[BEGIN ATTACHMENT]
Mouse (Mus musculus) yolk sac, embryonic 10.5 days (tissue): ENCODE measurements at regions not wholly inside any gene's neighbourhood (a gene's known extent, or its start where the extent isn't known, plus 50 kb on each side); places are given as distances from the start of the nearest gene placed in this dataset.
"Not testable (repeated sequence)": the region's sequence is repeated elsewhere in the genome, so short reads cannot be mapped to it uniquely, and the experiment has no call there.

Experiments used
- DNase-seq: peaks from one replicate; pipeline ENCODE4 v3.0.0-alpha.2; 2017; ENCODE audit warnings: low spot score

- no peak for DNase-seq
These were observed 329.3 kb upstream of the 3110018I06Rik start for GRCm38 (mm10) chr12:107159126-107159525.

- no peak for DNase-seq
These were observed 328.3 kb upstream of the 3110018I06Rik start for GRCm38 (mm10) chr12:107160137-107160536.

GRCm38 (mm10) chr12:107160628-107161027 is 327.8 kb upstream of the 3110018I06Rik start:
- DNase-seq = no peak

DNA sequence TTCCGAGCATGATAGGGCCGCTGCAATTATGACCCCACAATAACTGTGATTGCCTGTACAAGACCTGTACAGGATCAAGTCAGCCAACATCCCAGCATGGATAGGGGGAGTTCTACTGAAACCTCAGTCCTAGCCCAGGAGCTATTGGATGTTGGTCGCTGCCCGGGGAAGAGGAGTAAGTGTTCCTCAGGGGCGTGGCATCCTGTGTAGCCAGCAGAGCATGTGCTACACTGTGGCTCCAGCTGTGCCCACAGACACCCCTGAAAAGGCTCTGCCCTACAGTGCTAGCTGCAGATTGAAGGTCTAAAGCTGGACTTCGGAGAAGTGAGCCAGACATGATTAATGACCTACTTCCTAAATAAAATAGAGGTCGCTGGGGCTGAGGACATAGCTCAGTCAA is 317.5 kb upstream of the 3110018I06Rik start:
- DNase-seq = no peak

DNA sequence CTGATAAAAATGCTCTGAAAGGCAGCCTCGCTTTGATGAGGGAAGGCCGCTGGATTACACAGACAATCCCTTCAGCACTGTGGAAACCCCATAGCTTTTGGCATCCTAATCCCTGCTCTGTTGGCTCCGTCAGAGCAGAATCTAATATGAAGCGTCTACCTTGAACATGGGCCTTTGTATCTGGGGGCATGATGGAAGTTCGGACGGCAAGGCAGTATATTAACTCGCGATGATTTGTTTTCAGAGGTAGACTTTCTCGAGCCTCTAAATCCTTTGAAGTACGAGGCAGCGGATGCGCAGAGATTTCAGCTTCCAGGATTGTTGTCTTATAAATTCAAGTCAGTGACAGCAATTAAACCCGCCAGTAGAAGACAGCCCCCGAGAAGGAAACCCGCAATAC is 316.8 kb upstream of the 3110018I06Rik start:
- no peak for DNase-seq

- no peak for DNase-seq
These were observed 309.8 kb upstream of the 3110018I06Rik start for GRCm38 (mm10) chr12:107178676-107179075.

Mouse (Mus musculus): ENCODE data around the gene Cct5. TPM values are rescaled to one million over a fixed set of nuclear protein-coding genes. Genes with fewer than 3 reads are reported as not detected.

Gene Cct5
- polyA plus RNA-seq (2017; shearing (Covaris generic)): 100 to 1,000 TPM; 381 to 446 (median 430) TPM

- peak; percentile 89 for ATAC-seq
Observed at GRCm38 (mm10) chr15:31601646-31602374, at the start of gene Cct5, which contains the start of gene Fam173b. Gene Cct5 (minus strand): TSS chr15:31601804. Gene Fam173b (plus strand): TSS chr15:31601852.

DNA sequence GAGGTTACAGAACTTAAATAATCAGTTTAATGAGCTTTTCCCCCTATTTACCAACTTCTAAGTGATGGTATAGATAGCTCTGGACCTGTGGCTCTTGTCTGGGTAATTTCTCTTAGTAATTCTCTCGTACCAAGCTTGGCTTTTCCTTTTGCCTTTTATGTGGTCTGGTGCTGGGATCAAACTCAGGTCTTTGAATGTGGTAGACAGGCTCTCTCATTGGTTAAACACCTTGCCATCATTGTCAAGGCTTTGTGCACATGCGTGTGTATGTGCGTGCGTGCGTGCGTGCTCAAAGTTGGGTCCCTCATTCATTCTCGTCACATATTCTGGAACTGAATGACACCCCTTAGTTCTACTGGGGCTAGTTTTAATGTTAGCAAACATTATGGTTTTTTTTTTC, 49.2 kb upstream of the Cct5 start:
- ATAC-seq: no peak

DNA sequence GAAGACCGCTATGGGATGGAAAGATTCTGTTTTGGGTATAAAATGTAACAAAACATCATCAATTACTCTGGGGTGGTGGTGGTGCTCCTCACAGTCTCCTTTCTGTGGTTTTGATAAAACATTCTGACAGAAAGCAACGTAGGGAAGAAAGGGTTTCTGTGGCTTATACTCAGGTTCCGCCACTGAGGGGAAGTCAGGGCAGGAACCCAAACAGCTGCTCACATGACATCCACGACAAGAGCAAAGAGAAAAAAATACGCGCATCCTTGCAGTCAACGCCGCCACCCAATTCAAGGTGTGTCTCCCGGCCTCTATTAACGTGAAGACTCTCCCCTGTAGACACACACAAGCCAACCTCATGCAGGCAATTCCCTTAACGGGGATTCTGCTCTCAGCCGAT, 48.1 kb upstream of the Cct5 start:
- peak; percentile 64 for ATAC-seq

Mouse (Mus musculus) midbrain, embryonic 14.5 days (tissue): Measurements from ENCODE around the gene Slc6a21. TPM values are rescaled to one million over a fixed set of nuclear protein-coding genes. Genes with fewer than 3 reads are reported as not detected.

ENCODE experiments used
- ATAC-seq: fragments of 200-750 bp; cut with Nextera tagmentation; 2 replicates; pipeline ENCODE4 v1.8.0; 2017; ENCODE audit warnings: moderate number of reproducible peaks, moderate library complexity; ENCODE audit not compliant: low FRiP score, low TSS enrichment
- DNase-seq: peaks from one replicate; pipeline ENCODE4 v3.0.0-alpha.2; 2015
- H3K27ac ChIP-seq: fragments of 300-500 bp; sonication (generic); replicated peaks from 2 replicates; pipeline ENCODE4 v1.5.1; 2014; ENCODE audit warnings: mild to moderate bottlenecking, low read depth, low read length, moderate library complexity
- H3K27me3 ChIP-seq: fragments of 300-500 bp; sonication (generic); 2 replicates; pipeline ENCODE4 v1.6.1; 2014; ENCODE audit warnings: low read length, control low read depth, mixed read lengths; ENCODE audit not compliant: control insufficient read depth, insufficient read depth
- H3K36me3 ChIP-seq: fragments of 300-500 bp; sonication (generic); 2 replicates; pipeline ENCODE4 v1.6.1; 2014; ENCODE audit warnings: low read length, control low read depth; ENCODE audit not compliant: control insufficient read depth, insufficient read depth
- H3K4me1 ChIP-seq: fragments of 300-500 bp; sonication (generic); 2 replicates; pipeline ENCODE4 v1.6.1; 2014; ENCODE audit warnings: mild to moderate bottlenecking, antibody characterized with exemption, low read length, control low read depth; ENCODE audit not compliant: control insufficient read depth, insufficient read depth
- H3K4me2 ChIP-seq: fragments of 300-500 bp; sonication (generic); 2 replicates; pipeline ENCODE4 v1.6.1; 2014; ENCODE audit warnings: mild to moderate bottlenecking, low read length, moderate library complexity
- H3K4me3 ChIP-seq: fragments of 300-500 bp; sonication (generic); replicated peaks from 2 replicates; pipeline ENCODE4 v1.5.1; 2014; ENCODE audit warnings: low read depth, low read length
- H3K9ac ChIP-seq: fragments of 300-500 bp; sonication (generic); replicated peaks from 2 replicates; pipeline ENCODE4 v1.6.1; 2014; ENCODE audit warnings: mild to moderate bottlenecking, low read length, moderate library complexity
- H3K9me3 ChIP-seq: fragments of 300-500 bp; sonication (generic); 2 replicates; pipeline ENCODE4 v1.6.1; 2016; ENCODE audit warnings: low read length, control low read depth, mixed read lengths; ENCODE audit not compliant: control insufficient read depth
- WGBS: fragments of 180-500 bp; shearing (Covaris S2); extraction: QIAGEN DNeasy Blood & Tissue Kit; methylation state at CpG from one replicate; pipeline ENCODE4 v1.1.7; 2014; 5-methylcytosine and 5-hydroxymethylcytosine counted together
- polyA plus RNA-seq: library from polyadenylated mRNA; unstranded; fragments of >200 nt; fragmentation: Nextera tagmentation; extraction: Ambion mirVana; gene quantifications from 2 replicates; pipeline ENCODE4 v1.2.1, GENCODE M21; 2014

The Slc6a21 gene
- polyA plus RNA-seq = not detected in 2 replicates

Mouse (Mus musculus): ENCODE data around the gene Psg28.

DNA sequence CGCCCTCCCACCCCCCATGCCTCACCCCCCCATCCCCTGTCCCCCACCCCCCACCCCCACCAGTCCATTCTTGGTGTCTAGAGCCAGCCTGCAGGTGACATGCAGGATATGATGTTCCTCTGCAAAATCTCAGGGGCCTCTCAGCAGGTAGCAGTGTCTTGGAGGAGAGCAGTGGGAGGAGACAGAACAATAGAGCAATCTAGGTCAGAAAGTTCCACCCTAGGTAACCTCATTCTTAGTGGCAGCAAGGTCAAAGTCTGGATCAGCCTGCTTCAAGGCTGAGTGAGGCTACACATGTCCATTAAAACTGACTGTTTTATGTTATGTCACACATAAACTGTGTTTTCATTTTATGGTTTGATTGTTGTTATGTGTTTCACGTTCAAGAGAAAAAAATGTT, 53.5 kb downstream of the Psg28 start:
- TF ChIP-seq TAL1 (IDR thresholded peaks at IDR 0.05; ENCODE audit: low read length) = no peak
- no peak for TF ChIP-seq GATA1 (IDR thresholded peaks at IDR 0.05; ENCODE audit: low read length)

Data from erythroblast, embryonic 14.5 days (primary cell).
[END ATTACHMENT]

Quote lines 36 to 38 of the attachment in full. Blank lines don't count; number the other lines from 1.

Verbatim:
- H3K9ac ChIP-seq: fragments of 300-500 bp; sonication (generic); replicated peaks from 2 replicates; pipeline ENCODE4 v1.6.1; 2014; ENCODE audit warnings: mild to moderate bottlenecking, low read length, moderate library complexity
- H3K9me3 ChIP-seq: fragments of 300-500 bp; sonication (generic); 2 replicates; pipeline ENCODE4 v1.6.1; 2016; ENCODE audit warnings: low read length, control low read depth, mixed read lengths; ENCODE audit not compliant: control insufficient read depth
- WGBS: fragments of 180-500 bp; shearing (Covaris S2); extraction: QIAGEN DNeasy Blood & Tissue Kit; methylation state at CpG from one replicate; pipeline ENCODE4 v1.1.7; 2014; 5-methylcytosine and 5-hydroxymethylcytosine counted together